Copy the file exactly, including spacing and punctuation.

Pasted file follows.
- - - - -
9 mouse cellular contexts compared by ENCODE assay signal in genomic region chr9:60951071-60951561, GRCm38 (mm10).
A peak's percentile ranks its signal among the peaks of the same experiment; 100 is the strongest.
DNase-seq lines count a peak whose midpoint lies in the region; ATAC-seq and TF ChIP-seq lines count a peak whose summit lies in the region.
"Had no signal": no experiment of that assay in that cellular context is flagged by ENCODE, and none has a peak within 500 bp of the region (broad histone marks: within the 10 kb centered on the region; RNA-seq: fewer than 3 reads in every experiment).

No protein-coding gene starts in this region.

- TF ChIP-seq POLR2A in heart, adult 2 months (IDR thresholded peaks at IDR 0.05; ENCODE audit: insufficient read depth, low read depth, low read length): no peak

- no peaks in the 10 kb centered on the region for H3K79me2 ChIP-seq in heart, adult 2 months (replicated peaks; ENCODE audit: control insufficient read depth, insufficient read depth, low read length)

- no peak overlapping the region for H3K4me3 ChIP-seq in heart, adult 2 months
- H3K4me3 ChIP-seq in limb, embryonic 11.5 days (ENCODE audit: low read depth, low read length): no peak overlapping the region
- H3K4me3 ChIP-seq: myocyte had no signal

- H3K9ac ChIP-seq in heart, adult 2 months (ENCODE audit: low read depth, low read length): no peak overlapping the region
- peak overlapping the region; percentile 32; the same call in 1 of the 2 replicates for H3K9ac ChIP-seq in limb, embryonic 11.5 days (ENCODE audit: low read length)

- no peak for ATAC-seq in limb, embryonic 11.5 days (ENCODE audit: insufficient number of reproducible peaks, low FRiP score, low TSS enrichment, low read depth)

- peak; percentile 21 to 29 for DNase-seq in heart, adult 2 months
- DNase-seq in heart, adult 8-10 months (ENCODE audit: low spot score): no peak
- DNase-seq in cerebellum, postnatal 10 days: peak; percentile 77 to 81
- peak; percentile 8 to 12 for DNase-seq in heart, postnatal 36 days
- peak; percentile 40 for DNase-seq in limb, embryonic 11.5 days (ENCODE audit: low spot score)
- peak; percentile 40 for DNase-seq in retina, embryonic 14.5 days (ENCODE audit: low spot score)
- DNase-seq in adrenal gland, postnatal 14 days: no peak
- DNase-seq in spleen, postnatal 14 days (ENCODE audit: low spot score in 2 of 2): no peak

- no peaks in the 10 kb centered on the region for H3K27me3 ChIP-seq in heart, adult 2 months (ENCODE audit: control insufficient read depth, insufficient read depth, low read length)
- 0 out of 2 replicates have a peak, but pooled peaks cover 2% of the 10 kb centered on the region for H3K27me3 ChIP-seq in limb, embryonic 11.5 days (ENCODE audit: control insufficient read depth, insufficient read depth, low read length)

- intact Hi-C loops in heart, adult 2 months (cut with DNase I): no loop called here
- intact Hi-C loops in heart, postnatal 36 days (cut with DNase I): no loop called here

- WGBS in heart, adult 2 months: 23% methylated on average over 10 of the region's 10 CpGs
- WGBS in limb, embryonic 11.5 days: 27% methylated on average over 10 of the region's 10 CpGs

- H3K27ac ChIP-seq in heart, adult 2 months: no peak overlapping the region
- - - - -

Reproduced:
9 mouse cellular contexts compared by ENCODE assay signal in genomic region chr9:60951071-60951561, GRCm38 (mm10).
A peak's percentile ranks its signal among the peaks of the same experiment; 100 is the strongest.
DNase-seq lines count a peak whose midpoint lies in the region; ATAC-seq and TF ChIP-seq lines count a peak whose summit lies in the region.
"Had no signal": no experiment of that assay in that cellular context is flagged by ENCODE, and none has a peak within 500 bp of the region (broad histone marks: within the 10 kb centered on the region; RNA-seq: fewer than 3 reads in every experiment).

No protein-coding gene starts in this region.

- TF ChIP-seq POLR2A in heart, adult 2 months (IDR thresholded peaks at IDR 0.05; ENCODE audit: insufficient read depth, low read depth, low read length): no peak

- no peaks in the 10 kb centered on the region for H3K79me2 ChIP-seq in heart, adult 2 months (replicated peaks; ENCODE audit: control insufficient read depth, insufficient read depth, low read length)

- no peak overlapping the region for H3K4me3 ChIP-seq in heart, adult 2 months
- H3K4me3 ChIP-seq in limb, embryonic 11.5 days (ENCODE audit: low read depth, low read length): no peak overlapping the region
- H3K4me3 ChIP-seq: myocyte had no signal

- H3K9ac ChIP-seq in heart, adult 2 months (ENCODE audit: low read depth, low read length): no peak overlapping the region
- peak overlapping the region; percentile 32; the same call in 1 of the 2 replicates for H3K9ac ChIP-seq in limb, embryonic 11.5 days (ENCODE audit: low read length)

- no peak for ATAC-seq in limb, embryonic 11.5 days (ENCODE audit: insufficient number of reproducible peaks, low FRiP score, low TSS enrichment, low read depth)

- peak; percentile 21 to 29 for DNase-seq in heart, adult 2 months
- DNase-seq in heart, adult 8-10 months (ENCODE audit: low spot score): no peak
- DNase-seq in cerebellum, postnatal 10 days: peak; percentile 77 to 81
- peak; percentile 8 to 12 for DNase-seq in heart, postnatal 36 days
- peak; percentile 40 for DNase-seq in limb, embryonic 11.5 days (ENCODE audit: low spot score)
- peak; percentile 40 for DNase-seq in retina, embryonic 14.5 days (ENCODE audit: low spot score)
- DNase-seq in adrenal gland, postnatal 14 days: no peak
- DNase-seq in spleen, postnatal 14 days (ENCODE audit: low spot score in 2 of 2): no peak

- no peaks in the 10 kb centered on the region for H3K27me3 ChIP-seq in heart, adult 2 months (ENCODE audit: control insufficient read depth, insufficient read depth, low read length)
- 0 out of 2 replicates have a peak, but pooled peaks cover 2% of the 10 kb centered on the region for H3K27me3 ChIP-seq in limb, embryonic 11.5 days (ENCODE audit: control insufficient read depth, insufficient read depth, low read length)

- intact Hi-C loops in heart, adult 2 months (cut with DNase I): no loop called here
- intact Hi-C loops in heart, postnatal 36 days (cut with DNase I): no loop called here

- WGBS in heart, adult 2 months: 23% methylated on average over 10 of the region's 10 CpGs
- WGBS in limb, embryonic 11.5 days: 27% methylated on average over 10 of the region's 10 CpGs

- H3K27ac ChIP-seq in heart, adult 2 months: no peak overlapping the region